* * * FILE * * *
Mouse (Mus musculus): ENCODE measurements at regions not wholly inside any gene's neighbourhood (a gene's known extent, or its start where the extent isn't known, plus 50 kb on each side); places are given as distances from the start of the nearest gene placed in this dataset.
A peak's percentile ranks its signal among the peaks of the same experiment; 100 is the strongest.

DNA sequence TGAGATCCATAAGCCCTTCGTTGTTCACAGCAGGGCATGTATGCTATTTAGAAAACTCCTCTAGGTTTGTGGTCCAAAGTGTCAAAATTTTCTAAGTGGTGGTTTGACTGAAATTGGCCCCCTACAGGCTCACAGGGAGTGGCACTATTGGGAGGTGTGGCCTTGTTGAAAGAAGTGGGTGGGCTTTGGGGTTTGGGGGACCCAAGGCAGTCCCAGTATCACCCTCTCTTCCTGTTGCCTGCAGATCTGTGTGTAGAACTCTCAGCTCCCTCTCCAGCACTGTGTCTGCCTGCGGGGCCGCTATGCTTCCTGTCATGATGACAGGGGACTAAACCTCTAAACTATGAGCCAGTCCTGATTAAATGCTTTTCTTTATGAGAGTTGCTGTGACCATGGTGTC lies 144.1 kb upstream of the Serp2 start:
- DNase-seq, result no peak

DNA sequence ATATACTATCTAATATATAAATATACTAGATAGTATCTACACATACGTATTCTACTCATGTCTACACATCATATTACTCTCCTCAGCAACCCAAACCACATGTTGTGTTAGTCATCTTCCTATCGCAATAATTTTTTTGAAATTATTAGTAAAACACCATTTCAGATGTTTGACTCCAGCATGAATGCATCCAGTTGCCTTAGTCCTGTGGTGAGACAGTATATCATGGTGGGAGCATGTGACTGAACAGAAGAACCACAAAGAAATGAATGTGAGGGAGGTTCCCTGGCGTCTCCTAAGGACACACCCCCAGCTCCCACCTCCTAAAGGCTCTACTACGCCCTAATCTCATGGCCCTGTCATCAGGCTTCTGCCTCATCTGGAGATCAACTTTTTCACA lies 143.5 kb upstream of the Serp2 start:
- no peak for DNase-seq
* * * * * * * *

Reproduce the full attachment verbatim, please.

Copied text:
Mouse (Mus musculus): ENCODE measurements at regions not wholly inside any gene's neighbourhood (a gene's known extent, or its start where the extent isn't known, plus 50 kb on each side); places are given as distances from the start of the nearest gene placed in this dataset.
A peak's percentile ranks its signal among the peaks of the same experiment; 100 is the strongest.

DNA sequence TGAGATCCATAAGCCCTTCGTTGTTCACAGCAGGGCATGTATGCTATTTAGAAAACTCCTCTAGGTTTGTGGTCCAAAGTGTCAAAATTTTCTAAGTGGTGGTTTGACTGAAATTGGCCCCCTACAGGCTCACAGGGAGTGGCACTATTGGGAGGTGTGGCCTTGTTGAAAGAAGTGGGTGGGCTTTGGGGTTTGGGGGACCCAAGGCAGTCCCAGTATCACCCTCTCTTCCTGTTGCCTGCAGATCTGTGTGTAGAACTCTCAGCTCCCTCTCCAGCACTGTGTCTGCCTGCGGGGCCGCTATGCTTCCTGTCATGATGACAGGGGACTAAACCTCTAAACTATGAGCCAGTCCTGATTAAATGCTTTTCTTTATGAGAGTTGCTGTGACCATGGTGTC lies 144.1 kb upstream of the Serp2 start:
- DNase-seq, result no peak

DNA sequence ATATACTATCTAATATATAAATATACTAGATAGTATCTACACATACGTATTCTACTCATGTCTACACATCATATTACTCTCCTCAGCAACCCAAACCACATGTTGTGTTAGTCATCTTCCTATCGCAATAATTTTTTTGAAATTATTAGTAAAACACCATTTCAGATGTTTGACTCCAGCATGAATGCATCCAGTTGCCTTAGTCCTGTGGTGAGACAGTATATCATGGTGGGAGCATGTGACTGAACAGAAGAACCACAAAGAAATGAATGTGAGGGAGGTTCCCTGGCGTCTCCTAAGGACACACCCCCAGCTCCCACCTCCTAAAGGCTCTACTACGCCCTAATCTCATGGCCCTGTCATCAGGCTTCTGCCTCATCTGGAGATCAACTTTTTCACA lies 143.5 kb upstream of the Serp2 start:
- no peak for DNase-seq